Crime & Court

Civil High Court To Make Ruling ON PM’s Lawsuit On May 15

The plaintiffs are seeking damages for libel and slander, an order that Ravindra-Singh apologise and that apology be published in a newspaper and that the article be removed from his Facebook page.
05 May 2020 12:03
Civil High Court To Make Ruling ON PM’s Lawsuit On May 15
Former Fiji Labour Party Parliamentary Leader for the 2018 General Election, Aman Ravindra-Singh.

The Civil High Court has set the ruling date for a case of defamation against Fiji Labour Party parliamentary leader for the 2018 General Election, Aman Ravindra-Singh, for May 15.

Ravindra-Singh had filed Summons to Set Aside Interlocutory Judgement on April 29, and hearing in the matter was called yesteday afternoon before Judge Justice Lyone Seneviratne.

Ravindra-Singh has been sued by Prime Minister Voreqe Bainimarama and Attorney-General Aiyaz Sayed-Khaiyum (the plaintiffs) for defamation.

Ravindra-Singh is alleged to have posted an unsubstantiated article titled ‘Regime Dirty Politics’ on his Facebook page.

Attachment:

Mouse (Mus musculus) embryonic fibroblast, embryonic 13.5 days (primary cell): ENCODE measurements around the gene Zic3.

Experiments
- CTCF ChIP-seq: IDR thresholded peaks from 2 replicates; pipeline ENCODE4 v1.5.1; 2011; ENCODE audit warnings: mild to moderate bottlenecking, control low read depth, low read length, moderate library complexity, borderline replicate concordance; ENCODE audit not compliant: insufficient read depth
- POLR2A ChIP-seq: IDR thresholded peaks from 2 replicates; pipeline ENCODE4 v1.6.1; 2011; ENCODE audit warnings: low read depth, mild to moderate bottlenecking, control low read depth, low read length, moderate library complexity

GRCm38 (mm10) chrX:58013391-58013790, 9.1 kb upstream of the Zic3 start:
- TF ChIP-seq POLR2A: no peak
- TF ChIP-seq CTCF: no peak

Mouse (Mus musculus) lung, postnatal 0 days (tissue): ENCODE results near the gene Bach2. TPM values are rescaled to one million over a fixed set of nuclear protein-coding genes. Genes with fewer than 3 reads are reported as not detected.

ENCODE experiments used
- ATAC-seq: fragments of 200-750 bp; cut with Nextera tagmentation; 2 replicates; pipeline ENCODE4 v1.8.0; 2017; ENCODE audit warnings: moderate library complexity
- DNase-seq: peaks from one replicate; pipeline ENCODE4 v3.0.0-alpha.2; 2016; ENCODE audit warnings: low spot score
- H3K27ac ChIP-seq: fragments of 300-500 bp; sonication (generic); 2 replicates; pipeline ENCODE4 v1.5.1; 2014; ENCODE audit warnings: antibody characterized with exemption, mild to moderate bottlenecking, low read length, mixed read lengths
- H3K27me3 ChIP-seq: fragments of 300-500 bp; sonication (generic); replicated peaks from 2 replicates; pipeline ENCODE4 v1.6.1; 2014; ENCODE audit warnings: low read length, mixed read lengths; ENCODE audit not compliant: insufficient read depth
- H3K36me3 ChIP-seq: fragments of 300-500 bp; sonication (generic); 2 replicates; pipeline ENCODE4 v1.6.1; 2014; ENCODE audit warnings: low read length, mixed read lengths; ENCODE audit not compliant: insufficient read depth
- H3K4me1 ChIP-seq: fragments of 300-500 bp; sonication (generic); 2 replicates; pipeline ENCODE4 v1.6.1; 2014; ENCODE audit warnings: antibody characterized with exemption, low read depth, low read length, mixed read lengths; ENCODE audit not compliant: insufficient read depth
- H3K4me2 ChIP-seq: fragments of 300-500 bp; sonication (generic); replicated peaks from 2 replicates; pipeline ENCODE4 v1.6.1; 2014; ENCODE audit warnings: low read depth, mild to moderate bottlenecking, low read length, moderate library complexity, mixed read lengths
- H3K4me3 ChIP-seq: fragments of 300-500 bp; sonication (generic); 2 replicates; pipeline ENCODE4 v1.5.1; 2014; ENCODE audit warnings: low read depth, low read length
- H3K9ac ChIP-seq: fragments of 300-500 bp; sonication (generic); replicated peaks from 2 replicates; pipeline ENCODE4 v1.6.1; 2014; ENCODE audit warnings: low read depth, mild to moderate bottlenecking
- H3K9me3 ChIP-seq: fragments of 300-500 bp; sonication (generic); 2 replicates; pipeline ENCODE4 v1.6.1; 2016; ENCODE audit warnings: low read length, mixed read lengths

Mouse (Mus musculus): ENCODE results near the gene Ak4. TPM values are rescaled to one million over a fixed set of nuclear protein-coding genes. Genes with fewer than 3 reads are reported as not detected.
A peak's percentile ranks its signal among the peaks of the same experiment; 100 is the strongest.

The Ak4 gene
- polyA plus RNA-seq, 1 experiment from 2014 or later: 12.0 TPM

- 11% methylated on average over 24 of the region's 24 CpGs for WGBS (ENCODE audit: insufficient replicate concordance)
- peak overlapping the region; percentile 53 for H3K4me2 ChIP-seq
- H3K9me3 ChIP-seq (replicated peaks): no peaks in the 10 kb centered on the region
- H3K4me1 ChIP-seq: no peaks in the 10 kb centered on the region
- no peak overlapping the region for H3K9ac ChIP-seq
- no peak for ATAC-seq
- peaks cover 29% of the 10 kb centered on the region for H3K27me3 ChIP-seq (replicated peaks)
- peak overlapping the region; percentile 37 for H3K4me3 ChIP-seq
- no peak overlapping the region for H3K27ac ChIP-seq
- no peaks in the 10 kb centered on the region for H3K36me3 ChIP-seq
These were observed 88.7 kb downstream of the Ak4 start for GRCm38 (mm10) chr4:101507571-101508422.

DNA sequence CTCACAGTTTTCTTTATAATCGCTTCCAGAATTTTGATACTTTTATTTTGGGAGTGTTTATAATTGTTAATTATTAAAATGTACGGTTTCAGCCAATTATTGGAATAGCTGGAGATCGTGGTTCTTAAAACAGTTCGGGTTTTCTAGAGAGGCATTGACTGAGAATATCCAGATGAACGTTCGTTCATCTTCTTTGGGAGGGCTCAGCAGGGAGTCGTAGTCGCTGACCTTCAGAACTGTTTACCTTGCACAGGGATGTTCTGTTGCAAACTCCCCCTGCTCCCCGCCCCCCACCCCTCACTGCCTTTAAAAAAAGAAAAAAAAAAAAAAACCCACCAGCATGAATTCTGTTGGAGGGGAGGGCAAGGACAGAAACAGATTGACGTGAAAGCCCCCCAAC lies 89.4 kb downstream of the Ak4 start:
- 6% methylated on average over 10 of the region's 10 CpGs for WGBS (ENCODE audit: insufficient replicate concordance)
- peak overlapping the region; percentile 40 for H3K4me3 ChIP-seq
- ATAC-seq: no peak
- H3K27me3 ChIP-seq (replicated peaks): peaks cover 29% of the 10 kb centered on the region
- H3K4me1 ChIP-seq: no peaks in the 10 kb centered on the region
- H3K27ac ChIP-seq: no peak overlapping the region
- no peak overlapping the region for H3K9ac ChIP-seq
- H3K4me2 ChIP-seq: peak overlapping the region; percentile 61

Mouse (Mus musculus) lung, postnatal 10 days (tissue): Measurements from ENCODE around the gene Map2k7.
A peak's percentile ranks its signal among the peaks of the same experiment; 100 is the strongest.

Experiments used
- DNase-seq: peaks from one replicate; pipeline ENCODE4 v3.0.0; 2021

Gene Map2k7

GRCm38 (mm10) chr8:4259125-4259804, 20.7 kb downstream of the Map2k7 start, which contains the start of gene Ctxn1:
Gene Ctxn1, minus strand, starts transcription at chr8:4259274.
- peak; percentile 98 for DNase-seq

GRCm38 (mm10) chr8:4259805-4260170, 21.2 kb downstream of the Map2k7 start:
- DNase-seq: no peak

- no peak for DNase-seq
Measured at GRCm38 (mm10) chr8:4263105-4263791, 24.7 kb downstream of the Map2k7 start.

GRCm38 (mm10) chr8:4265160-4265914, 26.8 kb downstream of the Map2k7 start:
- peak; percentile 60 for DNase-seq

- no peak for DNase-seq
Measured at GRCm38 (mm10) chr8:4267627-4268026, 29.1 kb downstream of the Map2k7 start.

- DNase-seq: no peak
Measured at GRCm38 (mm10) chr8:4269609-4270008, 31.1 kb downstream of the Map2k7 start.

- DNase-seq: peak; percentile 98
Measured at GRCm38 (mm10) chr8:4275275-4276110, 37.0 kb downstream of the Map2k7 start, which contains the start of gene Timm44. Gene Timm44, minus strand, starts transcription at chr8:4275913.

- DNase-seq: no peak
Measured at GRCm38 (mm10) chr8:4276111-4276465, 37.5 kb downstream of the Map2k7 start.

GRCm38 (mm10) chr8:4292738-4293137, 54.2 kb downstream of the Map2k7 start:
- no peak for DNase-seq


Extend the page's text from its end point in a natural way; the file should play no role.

In the post, Ravindra-Singh claimed that Mr Bainimarama and Mr Sayed-Khaiyum had orchestrated temple break-ins.

He did not back his post with any evidence.

The plaintiffs are seeking damages for libel and slander, an order that Ravindra-Singh apologise and that apology be published in a newspaper and that the article be removed from his Facebook page.

Devanesh Sharma and Gul Fatima, from R Patel Lawyers, appeared for the plaintiffs while Ravindra-Singh was represented himself.

Ravindra-Singh argued that the plaintiff had breached the High Court rules.

He submitted that the interlocutory judgment entered on November 27, 2018, was irregular, defective and it be set aside and/or struck out.

However, Mr Sharma argued that Ravindra-Singh failed to file his statement of defence in time, which made it seem like he had admited the allegations against him.

Mr Sharma reiterated that the constitutional right to freedom of expression did not give anyone the right to defame another.

He told the court that Ravindra-Singh should have filed the statement of defence 14 days from service of the plaintiff’s writ of summons, and up until now he had not filed it.

He highlighted that in order to set aside a judgment, you have to make a timely application to set aside.

The judgment was entered on November 27, 2018, and Singh made his application to set aside the default judgment on April 29, 2020.

The court heard that Ravindra-Singh did not provide any explanation in his affidavit as to why he did not file a statement of defence and provided bare denials in a proposed statement of defence which formed part of his affidavit in support of the Summons for setting aside.
Edited by Jonathan Bryce

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